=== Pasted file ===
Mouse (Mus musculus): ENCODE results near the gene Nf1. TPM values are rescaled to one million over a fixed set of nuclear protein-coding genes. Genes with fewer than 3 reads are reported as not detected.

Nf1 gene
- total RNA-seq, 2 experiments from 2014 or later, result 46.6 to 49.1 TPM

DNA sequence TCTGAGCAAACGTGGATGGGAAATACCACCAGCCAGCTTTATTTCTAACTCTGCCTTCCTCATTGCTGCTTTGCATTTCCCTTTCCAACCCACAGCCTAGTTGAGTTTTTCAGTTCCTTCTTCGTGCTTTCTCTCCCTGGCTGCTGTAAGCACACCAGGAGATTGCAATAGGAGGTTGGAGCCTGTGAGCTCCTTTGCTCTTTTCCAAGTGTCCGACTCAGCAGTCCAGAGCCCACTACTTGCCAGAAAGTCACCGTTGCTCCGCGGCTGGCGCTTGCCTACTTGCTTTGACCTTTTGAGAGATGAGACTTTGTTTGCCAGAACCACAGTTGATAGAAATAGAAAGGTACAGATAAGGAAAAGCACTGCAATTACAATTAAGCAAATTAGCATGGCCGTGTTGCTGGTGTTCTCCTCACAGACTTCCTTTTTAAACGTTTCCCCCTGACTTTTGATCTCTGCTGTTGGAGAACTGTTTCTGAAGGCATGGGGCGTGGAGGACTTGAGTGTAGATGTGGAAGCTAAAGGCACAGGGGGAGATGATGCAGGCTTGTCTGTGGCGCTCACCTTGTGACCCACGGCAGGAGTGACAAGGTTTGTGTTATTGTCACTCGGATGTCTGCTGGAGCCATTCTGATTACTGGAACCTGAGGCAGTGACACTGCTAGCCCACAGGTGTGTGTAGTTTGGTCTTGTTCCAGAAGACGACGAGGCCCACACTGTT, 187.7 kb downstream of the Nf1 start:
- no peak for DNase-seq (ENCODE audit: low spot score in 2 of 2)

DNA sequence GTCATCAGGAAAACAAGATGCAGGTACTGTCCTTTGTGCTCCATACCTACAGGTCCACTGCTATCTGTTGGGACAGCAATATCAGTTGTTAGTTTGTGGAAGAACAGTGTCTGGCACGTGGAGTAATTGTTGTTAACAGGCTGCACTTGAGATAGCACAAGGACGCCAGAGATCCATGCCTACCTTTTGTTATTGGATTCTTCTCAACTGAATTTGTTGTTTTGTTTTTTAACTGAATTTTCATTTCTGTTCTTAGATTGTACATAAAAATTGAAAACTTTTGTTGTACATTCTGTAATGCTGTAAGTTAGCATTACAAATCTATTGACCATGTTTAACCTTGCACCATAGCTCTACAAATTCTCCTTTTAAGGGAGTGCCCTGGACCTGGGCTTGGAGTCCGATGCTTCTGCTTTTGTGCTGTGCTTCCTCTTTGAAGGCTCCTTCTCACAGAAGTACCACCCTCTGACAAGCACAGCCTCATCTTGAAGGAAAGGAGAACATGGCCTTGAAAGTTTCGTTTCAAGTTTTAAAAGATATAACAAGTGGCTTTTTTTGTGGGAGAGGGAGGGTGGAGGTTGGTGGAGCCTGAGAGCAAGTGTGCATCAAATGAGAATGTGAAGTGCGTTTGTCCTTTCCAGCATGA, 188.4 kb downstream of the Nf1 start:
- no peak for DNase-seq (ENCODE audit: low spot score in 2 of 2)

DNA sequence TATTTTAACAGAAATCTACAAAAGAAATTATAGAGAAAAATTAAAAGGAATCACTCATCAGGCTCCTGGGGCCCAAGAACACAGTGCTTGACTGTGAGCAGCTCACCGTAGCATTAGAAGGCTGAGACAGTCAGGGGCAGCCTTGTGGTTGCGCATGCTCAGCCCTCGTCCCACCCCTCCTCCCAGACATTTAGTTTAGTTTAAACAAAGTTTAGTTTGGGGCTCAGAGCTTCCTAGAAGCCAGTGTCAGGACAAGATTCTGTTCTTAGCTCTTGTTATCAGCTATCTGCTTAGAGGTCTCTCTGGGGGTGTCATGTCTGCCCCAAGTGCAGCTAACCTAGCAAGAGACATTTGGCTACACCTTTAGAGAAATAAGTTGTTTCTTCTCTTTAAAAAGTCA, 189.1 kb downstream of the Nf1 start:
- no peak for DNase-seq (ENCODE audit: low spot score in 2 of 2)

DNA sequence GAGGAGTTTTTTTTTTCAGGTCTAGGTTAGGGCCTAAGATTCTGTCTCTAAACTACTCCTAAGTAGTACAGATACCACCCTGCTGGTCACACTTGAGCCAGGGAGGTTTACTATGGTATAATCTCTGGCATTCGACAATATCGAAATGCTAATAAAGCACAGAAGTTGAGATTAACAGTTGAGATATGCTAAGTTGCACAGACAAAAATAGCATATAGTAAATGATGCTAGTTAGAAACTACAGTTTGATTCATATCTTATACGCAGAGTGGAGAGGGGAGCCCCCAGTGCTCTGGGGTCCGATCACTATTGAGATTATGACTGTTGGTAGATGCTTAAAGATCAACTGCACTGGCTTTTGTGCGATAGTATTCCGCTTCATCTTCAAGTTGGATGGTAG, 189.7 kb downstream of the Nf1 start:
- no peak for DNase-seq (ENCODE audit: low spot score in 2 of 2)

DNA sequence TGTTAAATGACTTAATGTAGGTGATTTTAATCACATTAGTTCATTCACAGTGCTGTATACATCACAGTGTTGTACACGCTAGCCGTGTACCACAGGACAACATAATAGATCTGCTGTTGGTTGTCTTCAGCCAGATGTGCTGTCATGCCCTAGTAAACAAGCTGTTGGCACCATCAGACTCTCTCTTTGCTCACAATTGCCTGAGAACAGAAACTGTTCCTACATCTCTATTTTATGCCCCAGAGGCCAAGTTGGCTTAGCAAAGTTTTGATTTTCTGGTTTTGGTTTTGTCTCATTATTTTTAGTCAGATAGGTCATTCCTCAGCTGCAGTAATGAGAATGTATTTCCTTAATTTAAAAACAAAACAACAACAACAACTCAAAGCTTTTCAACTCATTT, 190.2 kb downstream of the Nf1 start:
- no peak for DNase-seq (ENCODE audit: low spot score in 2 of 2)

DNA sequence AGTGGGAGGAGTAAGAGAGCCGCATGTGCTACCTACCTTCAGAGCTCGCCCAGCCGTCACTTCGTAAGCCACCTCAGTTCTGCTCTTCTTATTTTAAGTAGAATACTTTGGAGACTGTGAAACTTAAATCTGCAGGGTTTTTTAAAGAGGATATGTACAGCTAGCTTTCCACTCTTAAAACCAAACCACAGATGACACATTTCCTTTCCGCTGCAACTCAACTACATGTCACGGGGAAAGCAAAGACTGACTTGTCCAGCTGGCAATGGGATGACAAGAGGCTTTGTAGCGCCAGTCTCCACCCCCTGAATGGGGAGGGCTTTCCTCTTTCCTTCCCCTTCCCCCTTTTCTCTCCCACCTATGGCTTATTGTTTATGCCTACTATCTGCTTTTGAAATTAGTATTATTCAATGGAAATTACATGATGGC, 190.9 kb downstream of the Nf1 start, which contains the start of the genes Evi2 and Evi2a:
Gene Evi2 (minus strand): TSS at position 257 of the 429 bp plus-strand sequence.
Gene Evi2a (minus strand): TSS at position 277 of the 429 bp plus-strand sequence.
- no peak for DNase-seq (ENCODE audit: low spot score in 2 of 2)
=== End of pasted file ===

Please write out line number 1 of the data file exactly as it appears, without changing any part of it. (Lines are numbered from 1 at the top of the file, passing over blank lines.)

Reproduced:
Mouse (Mus musculus): ENCODE results near the gene Nf1. TPM values are rescaled to one million over a fixed set of nuclear protein-coding genes. Genes with fewer than 3 reads are reported as not detected.